News

04 July 2018

A year-long teaching and learning collaboration between Queensland and Chinese universities has been hailed a resounding success and resulted in the sharing of new ideas for teaching practice.

The success of the Global Partnerships for Academic Teaching Excellence program, led by Queensland University of Technology’s (QUT) Professor Abby Cathcart, was celebrated at a Higher Education Academy Fellowship Forum held on 28 June 2018 at The University of Queensland.

The global partnerships program was funded by Trade and Investment Queensland, the UK Higher Education Academy, and QUT, with support from every Queensland-based university.

Professor Cathcart said the program saw all 10 Queensland universities work together to promote quality teaching and learning internationally.

Professor Abby Cathcart

She said more than 180 academics from 49 Chinese universities participated in three showcases of innovative university teaching practice presented by award-winning academics from Queensland universities.

“We know that teaching excellence flows from a culture of continuing professional development and is underpinned by strong learning and teaching research,” Professor Cathcart said.

“The Global Partnerships for Academic Teaching Excellence program has created new communities of practice between Chinese and Queensland academics, and we look forward to some exciting research collaborations with our Chinese partners.”

Professor Cathcart said Queensland universities have dominated national university teaching awards for the past ten years, making them ideally suited to a collaboration designed to share quality teaching and active learning pedagogies.

“We have promoted Queensland as a place of excellence for learning and teaching, with award-winning academics showcasing Queensland teaching innovations to academics from Chinese universities and increasing our reach to prospective international students.”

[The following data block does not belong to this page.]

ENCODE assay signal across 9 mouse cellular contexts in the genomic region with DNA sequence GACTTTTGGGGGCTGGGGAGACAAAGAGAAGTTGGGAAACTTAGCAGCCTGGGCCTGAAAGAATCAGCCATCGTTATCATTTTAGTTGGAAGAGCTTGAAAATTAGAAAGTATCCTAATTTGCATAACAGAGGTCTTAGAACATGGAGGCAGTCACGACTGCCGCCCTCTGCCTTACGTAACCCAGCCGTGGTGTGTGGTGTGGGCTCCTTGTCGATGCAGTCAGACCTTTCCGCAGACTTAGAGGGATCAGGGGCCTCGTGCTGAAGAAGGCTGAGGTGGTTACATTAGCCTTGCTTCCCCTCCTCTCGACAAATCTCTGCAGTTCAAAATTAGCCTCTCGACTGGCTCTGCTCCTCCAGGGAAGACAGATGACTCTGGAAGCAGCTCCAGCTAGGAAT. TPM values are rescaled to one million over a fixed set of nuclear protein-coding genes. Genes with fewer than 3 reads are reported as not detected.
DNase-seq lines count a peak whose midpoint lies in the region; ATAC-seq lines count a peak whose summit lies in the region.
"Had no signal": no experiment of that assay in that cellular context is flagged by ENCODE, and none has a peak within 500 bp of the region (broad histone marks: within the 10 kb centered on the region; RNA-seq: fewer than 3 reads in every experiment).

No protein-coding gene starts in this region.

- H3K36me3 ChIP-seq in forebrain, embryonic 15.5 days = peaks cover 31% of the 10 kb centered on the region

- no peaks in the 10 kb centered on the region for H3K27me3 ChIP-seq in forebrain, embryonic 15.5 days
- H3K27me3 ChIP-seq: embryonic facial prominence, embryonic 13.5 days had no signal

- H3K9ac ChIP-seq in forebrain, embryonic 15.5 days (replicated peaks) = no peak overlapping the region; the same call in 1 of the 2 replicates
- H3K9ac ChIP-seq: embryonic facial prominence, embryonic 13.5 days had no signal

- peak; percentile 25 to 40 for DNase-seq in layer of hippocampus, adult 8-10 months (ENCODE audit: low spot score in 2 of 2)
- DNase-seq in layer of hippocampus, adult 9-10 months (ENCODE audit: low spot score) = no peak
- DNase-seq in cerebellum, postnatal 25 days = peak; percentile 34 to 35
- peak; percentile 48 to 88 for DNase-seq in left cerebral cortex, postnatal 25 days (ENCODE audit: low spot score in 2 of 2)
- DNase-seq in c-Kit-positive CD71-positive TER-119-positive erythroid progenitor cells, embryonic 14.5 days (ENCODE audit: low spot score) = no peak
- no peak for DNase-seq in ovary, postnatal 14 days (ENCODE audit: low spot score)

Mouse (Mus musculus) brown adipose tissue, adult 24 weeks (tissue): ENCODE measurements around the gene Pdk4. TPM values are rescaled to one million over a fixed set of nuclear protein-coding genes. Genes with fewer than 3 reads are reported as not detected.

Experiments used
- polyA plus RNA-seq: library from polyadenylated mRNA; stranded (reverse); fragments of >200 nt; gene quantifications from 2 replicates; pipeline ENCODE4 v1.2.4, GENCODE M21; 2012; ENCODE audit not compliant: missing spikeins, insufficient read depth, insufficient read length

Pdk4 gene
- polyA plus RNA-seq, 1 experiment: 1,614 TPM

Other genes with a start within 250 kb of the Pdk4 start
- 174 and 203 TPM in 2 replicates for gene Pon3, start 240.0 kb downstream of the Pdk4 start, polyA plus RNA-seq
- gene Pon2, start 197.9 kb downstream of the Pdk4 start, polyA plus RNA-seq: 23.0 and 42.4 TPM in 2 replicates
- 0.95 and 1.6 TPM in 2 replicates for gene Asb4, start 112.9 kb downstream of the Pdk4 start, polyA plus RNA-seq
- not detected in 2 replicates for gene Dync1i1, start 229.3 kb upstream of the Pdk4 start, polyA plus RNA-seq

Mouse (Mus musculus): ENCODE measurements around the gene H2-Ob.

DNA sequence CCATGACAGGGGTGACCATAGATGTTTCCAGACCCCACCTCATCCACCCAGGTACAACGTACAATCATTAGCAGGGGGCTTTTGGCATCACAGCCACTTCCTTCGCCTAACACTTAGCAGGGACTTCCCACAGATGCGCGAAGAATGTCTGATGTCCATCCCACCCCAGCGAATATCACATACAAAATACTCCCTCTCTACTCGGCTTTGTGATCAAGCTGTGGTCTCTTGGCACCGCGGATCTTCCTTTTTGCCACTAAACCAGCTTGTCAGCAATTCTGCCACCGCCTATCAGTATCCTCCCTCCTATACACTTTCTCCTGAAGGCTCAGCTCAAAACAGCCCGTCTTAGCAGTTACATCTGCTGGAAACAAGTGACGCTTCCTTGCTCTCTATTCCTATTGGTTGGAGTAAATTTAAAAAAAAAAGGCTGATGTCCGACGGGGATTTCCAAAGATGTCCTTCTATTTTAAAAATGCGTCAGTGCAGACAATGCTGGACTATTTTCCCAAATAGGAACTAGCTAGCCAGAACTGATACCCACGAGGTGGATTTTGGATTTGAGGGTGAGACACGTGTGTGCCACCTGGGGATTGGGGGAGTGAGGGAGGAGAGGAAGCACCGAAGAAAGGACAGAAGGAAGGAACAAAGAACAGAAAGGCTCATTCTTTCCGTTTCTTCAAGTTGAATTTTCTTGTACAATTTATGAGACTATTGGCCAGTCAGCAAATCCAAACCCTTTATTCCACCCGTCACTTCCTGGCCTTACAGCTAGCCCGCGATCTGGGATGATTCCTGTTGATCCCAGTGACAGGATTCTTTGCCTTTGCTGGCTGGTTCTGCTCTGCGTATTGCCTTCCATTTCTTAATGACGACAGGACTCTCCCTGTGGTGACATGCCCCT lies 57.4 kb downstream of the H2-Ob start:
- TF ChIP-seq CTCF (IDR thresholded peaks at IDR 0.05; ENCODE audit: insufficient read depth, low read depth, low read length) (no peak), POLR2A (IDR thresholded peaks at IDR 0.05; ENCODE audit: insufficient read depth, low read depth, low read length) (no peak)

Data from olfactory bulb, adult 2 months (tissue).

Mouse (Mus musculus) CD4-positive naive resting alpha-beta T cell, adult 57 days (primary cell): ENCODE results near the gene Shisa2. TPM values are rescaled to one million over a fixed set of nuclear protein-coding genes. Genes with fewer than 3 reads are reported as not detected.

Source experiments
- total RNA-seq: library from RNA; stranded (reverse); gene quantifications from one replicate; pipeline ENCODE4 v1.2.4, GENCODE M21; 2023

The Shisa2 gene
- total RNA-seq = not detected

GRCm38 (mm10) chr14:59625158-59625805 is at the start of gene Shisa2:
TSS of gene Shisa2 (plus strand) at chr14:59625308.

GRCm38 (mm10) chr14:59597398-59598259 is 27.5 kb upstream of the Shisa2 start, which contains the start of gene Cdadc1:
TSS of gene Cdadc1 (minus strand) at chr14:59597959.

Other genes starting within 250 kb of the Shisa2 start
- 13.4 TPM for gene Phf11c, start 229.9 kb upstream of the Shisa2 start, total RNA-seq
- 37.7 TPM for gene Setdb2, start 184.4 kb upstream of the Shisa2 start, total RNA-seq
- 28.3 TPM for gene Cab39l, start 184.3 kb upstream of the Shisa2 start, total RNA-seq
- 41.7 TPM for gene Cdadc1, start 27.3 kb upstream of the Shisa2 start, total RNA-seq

Global Partnerships for Academic Teaching workshop participants.

Professor Cathcart said the fellowship forum enabled participants from both countries to reflect on their experiences and learnings from the program.

“I was delighted to hear of the mutual gains participants from both China and Queensland reported from the program. They have forged deep connections based on a shared commitment to improving the academic experience for students,” she said.

Professor Cathcart said the Global Partnerships Program highlighted the benefits of HEA Fellowship in benchmarking teaching quality and rewarding those leading, delivering and supporting teaching.

“More than 60 Chinese university educators were mentored by Queensland academics to apply for HEA Fellowship, with 32 so far joining the global community of HEA Fellows committed to best practice in teaching and learning.

“This mentoring was valuable for participants from both China and Australia, with all benefiting from exchanging knowledge about higher education contexts and sharing some new ideas for teaching practice,” Professor Cathcart said.

This program is co-funded with the support of the Queensland Government's International Education and Training Partnership Fund, managed by the International Education and Training Unit (IETU) within in Trade and Investment Queensland.

Media contact: Rose Trapnell, QUT Media team leader, rose.trapnell@qut.edu.au or media@qut.edu.au, 07 3138 2361 or 0407 585 901.

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